Need to make a tough decision (plus a rant)

If you are wondering what is the right dog for you, this is the place to be. In this introductory forum we talk about topics such as breed vs. mix, size, age, grooming, breeders, shelters, rescues as well as requirements for exercise, space and care. No question is too silly here. This particular forum is for getting and giving helpful, nice advice. It is definitely not a forum for criticizing someone else's opinion, knowledge or advice. This forum is all about tail wagging and learning.


Noms for the- pug...
Barked: Wed Apr 24, '13 11:55am PST 
I wasn’t quite sure where to put this so I’ll start here and if the mods need to move it, they can.

I’ve seen several posts recently about people who shouldn’t own dogs and I have my best friend to add to that list. I’m very frustrated with her so this is probably going to start as a rant, but ultimately I need to decide if I should try to take this dog in or not. So I’m looking for advice too.

A few years ago, my friend adopted a puppy from the shelter. She said it was for her boyfriend who lives with her. I was quite frankly shocked when she told me because she’s never been an animal person herself. She doesn’t hate them and she thinks they’re cute, but in the 10 years I’d known her, she’d never had any inclination to share her home with one. So this came out of the blue. And knowing her and her boyfriend, I immediately worried that the dog wouldn’t be cared for properly.

A few weeks after she adopted him, she called me in a panic wanting to know what to do because he was sick. She said he was vomiting and had diarrhea and also was lethargic and had stopped eating. I told her to take him to the vet. She didn’t have a vet! She brought home a puppy from the shelter and didn’t take it to get checked out by a vet. That’s the first thing any responsible owner would do with a new dog. So I recommended my vet. She called me back the next day and said my vet was a rip-off. He believed it might be parvo and she wouldn’t pay for the test to confirm it. My vet tried to explain to her that if it was parvo it was very serious and would be miserable way for a dog to die. But she brought her dog home and said he was just lying on his blanket, looking depressed and not eating anything. I was so mad I hung up the phone and didn’t talk to her for several days. I was sure her dog wasn’t going to make it.

A couple days later, she tells me he’s snapped out of it, that he’s been eating cheetos that they offered him and is acting better. She said she didn’t need the vet after all and vets are a waste of money and she’ll never trust one again. I told her she was just lucky this time. She followed that up by sending me pictures of him in his brand new sweaters. She can’t pay for a parvo test but she can go buy him a bunch of clothes. Grrr….

So anyway, I knew this situation would not end well for her dog so I distanced myself so I didn’t have to watch things go downhill. I haven’t been over to her house since she got the puppy so that I wouldn’t have to see him and get attached.

Then today, she asks me if I want a dog. She says she has to get rid of him because she can’t take care of him anymore. Her boyfriend is in jail for drugs and she’s got 4 kids plus his 1 kid to look after. Her heat/hot water has been turned off and she’s having to heat the kids’ bath water on the stove. She’s struggling financially and apparently can’t afford to feed the dog anymore because she said animal control came by and left a note that the dog was underweight and needed vaccinations. So I guess she’s also leaving him outside when she’s not home, but I know he’s mostly an indoor dog. I told her I couldn’t take him right now and she said she’s calling animal control to pick him up today.

So I’m trying to decide if I should pick him up from the shelter once he’s been processed. I couldn’t just take him today. I have to talk it over with my husband anyway, and I’m worried that it will put Capone under a lot of stress. Her dog is a small terrier, maybe a JRT mix (?). I believe he’s high energy which I am not. He is a good size for my family and would be smaller than Capone, I think. But Capone’s just not crazy about other dogs. He’ll tolerate them but he’s never had much interest in them. And Capone is a senior and very velcro. If I have to spend a lot of time and energy focusing on the new dog to get him acclimated and fix any problems my friend may have caused, I know Capone will get depressed and I don’t want it to negatively affect his health.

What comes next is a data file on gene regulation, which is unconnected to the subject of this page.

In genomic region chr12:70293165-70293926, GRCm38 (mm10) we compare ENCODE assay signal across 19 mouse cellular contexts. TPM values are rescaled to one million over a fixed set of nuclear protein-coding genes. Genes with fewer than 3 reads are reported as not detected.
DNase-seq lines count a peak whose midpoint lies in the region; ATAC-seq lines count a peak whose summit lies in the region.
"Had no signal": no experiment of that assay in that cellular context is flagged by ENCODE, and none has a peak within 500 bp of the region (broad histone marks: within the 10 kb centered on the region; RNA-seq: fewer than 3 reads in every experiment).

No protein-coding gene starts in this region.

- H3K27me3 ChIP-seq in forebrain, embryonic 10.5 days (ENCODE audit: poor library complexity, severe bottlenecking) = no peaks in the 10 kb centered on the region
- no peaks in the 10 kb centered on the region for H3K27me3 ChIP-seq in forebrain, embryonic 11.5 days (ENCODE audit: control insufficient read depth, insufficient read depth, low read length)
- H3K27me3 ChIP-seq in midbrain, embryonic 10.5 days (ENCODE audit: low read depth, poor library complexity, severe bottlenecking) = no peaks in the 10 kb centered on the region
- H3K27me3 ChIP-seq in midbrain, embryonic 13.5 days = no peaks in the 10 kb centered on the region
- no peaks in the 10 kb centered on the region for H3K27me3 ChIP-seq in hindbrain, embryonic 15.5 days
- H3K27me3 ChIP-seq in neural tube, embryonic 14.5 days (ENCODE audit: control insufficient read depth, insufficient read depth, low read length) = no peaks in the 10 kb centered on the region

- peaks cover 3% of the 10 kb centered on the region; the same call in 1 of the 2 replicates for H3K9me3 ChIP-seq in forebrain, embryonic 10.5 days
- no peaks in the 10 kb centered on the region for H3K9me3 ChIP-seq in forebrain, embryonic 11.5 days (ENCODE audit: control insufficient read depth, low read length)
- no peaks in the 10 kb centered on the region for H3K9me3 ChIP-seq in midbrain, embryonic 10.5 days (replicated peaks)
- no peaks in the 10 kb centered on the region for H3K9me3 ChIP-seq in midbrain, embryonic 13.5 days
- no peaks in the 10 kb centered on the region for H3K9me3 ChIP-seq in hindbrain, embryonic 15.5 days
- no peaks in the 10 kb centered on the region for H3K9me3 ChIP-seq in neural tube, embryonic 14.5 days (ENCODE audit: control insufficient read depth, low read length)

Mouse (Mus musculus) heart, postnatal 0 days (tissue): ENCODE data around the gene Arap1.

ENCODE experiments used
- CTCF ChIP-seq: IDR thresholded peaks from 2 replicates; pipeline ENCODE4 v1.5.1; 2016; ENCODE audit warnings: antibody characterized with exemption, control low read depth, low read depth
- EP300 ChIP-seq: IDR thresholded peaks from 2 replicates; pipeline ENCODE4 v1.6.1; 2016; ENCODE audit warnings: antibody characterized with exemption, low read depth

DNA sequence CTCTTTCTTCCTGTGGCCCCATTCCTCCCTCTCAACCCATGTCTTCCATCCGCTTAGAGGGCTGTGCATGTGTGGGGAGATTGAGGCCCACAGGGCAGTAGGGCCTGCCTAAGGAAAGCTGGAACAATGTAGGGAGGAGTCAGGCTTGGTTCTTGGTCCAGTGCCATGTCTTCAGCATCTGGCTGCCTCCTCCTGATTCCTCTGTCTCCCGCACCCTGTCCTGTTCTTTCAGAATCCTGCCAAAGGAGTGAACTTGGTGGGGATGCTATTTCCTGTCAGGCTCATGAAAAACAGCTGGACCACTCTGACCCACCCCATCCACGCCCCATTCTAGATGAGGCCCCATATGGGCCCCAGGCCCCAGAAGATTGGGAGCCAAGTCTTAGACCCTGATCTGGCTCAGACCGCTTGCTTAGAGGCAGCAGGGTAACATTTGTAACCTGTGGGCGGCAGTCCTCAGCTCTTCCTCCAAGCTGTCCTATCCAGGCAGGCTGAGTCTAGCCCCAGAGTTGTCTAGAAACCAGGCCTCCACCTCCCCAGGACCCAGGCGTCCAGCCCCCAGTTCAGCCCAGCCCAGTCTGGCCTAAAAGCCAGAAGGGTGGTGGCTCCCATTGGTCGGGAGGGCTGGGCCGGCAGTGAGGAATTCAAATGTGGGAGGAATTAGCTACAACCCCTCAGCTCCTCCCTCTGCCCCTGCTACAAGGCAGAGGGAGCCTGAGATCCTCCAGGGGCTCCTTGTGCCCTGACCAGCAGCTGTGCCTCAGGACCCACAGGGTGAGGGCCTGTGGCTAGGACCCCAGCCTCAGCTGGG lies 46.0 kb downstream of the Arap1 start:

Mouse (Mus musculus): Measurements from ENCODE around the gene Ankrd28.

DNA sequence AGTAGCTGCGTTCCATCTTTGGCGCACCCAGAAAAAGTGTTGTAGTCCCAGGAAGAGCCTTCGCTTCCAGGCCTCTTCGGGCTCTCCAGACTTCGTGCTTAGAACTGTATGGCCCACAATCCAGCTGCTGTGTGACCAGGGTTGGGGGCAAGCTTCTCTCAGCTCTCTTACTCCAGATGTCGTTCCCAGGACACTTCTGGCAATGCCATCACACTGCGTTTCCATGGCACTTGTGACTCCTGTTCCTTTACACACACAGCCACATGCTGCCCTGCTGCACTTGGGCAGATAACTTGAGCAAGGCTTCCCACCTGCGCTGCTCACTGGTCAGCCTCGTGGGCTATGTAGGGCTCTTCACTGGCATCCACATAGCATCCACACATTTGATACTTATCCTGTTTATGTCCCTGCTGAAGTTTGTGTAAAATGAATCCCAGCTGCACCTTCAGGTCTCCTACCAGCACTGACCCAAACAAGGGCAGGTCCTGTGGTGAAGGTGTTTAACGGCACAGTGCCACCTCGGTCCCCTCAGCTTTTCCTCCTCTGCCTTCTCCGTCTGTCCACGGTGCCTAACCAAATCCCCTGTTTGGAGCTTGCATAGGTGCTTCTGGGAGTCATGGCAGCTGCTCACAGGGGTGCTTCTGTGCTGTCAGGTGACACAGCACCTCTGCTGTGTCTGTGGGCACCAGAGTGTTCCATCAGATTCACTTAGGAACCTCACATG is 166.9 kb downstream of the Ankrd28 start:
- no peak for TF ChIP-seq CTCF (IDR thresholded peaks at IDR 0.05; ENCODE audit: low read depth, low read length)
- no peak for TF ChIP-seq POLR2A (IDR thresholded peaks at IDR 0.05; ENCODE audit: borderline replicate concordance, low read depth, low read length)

IF (big if) I do decide to take him, I would prefer to adopt him from the shelter unbeknownst to my friend. She can be a drama queen and I can see her boyfriend getting home from jail in a year or so and wanting his dog back. If they know I have him, they could easily expect me to just hand him over and I won’t do that. If I take him, it’ll be permanent. And adopting him from the shelter, I’ll have the papers to prove that he’s mine, along with vet records, city licenses, etc in case there is any drama.

What do you think I should do? I stayed far away from this situation so that I wouldn’t get upset if something happened to him, but I can’t help it. I want to cry for him. I want to take him but I just don’t think he’d be a good fit for my lifestyle or for Capone. Will a small, relatively young terrier who has been relinquished by his owner likely find a good home? We don’t see a lot of small dogs in our shelters so I’m hoping that means he’ll have a good chance???
Jewel, PCD

8.6lbs of fury- in a bow!
Barked: Wed Apr 24, '13 12:38pm PST 
I wouldn't if I were you. It probably hasn't got any training at all on top of everything else. If small dogs are uncommon it's likely it will get adopted or you could try contacting some foster based rescues to get it pulled.

If the guilt is really eating at you I would suggest you adopt another older dog that's more likely to get along with Capone. What would be the difference? A life saved is a life saved and you've never met this dog.

Black dogs rock!
Barked: Wed Apr 24, '13 1:12pm PST 
hug I know it's hard to watch all this and not do anything. If small dogs are not common in your shelter, it won't stay there long. If its a terrier and doesn't shed, it will be snapped up in no time. You know yourself and your dog best and you stated in your post the dog would not fit with your dog and yourself. I am currently volunteering at our shelter and in spite of the fact that I would like to take every dog home, I know which ones fit my house and which don'tsmile Thankfully, so far, none are a good fitlaugh out loud